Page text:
Joi Choi

joi-choi-mature.jpg

Joi Choi - Brassica rapa Chinensis

joi choi matureJoi Choi is a variety of bok choy, also referred to as pak choi.  I saw these adorable little plants from Kitazawa Seed Co. and couldn't resist adding them to my new garden beds.  This variety of pak choi is particularly useful in our hot area and they tend not to bolt so quickly as may other varieties.  Joi Choi, like all the others in this family are sometimes simply referred to as Chinese Cabbage and they do all in fact come originally from China.

A popular Asian green, Joi Choi has crisp, juicy stems and leaves which when cooked remain a beautiful dark green color.  Nutritionally speaking joi choi is rich in vitamins, A and C and packs a whopping 1877 mcg of beta carotene per 1 cup serving.  Even Dr. Andrew Weil includes this family of greens in his Anti Inflammatory Diet for Optimal Health.

Use the small greens as show above in raw in salads or add them at any growth stage to soups.  Both the stems and the leaves can also be braised or sauteed.  If you are sold on the merits of this vegetable then read on and learn how to grow, prepare and use it.

Storage And Preparation

If growing your own, harvest individual leaves or heads the day you will be using them.  Purchased joi choi can be placed in unsealed plastic bags and stored in the vegetable drawer of your refrigerator.  Don't wash the vegetable first because this will just encourage decomposition.

Preparation

Garden plants need to simply be rinsed to remove any soil adhering to the base end of the plant.  Grocery store produce should be rinsed thoroughly in cool water then spun dry in a salad spinner.

Depending on your recipe you may want to chop the thicker white stems and cook them longer than the leaves.  The raw stems are crispy and can be eaten like celery.   See recipes for preparation instructions.

Basic Cooking Instructions

Boil

Depending on the age of the joi choi you may want to chop the stems into pieces and boil those for a minute or so longer than the leaves.  Cook just until the stems are tender, drain and serve.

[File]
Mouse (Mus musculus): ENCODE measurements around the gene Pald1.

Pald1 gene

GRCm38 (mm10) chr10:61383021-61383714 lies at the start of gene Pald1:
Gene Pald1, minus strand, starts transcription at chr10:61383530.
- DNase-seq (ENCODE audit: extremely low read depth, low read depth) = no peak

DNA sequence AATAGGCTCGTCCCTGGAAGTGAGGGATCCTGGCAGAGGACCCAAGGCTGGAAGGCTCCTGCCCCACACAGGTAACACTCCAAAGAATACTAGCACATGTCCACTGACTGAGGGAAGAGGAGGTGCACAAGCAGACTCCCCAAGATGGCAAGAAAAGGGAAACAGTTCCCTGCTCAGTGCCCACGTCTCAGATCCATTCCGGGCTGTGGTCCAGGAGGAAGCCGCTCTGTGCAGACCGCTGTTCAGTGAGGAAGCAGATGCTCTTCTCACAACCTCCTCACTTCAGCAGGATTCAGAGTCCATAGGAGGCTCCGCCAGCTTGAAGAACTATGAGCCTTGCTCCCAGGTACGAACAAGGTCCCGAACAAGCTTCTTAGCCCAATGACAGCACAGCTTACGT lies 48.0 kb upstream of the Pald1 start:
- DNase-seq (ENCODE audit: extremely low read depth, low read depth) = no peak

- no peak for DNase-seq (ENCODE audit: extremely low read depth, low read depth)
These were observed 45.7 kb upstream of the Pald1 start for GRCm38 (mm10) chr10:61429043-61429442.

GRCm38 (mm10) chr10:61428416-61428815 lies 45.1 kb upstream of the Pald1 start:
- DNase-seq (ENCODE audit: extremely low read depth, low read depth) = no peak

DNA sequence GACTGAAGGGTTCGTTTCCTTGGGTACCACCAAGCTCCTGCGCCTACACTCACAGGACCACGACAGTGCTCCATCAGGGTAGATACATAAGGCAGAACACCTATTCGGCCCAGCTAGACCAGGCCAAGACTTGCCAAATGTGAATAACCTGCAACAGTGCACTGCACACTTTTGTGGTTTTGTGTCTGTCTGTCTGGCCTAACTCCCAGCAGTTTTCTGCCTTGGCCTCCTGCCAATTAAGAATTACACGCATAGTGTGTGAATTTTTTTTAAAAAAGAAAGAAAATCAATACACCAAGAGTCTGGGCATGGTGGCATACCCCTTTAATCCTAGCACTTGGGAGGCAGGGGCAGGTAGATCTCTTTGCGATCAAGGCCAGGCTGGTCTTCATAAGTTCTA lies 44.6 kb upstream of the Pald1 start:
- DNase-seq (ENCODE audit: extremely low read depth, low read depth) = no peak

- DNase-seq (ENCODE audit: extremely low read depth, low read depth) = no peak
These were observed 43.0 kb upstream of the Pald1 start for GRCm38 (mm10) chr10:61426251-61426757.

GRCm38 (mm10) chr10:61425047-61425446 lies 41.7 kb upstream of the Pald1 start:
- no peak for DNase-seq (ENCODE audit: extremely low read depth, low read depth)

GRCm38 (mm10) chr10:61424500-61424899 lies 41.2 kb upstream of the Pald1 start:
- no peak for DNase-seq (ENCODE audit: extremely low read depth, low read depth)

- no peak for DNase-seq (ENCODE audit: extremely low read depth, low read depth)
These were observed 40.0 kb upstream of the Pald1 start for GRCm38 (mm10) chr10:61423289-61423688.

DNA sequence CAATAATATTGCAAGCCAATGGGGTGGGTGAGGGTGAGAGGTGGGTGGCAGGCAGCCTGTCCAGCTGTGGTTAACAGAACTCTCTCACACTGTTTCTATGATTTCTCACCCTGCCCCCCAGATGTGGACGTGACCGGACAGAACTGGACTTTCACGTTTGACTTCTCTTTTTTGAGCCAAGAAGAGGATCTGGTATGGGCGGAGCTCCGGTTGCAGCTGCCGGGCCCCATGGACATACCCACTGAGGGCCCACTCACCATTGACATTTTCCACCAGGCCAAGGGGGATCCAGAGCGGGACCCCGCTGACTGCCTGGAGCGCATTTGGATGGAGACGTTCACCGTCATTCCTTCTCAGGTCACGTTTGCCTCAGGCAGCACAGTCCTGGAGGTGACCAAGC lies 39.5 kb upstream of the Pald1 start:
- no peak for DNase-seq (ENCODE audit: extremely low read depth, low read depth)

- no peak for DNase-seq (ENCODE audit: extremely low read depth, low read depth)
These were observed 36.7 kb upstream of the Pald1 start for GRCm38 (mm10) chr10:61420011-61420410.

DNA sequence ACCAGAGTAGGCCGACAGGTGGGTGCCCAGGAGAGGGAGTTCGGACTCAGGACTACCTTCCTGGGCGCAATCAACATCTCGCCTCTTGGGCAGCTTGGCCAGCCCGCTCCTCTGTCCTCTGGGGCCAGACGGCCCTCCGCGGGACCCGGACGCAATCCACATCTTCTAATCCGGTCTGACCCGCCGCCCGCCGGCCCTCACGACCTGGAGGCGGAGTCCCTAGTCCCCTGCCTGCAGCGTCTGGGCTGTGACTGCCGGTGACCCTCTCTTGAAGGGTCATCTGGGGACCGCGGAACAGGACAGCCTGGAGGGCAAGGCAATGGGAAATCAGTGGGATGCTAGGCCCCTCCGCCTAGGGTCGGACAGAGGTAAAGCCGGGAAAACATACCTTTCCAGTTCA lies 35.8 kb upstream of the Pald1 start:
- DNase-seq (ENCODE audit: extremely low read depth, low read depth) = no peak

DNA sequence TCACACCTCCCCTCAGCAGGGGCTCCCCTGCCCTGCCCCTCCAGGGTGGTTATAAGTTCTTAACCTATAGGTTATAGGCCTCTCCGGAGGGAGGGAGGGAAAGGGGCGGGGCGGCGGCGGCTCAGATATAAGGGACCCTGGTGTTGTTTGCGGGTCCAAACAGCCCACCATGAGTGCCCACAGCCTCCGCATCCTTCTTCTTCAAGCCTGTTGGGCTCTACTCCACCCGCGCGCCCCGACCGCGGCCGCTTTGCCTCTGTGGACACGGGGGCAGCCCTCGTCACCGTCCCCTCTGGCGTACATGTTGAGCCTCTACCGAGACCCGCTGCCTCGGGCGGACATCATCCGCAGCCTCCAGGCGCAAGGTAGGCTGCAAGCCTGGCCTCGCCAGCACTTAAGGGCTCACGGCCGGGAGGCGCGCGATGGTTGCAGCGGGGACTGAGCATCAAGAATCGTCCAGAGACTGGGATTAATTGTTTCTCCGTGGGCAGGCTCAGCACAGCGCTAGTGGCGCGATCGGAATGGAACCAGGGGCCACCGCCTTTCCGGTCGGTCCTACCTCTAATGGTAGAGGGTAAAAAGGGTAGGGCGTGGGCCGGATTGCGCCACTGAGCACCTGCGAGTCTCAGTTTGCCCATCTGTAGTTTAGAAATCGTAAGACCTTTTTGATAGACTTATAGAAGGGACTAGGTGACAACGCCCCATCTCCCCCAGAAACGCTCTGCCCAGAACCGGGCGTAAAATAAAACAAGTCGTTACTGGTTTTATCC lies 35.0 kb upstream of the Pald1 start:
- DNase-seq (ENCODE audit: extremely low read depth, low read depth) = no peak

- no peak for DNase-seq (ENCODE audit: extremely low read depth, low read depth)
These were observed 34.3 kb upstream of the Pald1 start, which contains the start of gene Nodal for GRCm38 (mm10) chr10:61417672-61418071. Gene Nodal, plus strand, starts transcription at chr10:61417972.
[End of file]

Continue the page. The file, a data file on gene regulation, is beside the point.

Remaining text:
Steam

The process is the same as for boiling. Chop stems away, cut in smaller pieces, leaves can remain whole or chop.  Steam until stems are crisp but cooked.

Saute or Stir-fry

Small joi choi can be sauteed whole with butter or oil oil.  Then add some broth, cover and steam until cooked.  See recipes for more suggestions.  Large bock choi should have stems removed and chopped,  and given additional time to cook before leaves are added.

Joi Choi Nutrition

1/2 cup shredded , 35 grams
Calories 5
Total fat (g) 0
Saturated fat (g) 0
Monounsaturated fat (g) 0
Polyunsaturated fat (g) 0
Dietary fiber (g) 0
Protein (g) 1
Carbohydrate (g) 1
Cholesterol (mg) 0
Sodium (mg) 23

How To Grow Joi Choi

joi choi growing in raised bed

Seeds or Seedlings

You can locate seeds or seedlings from your local nursery.  A good online source for the seed is Kitazawa Seed Company.

When To Plant

You can plant joi choi from late spring to fall. 

Plant or Seed Spacing

Plant seed about 9" apart and about 3/4" deep.  Once the seeds sprout thin plants to 10" spacing.  Seedlings can be placed 10" apart.  Row spacing should be about 18" apart.

Maturity

Plants should be ready to harvest in about 40 - 50 days.

Watering

You can water plants daily using low flow drip irrigation or they can be watered well, weekly. 

Harvest

Plants can be cut off at root level if you want to harvest the whole head.  Alternately you can use small, tender leaves in salads or pull off leaves as you need them. 

author

Barbara Bowman graduated with degree in Foods and Nutrition from San Jose State University. As CEO of GourmetSleuth.com she spends most waking hours writing, cooking, eating, gardening and traveling.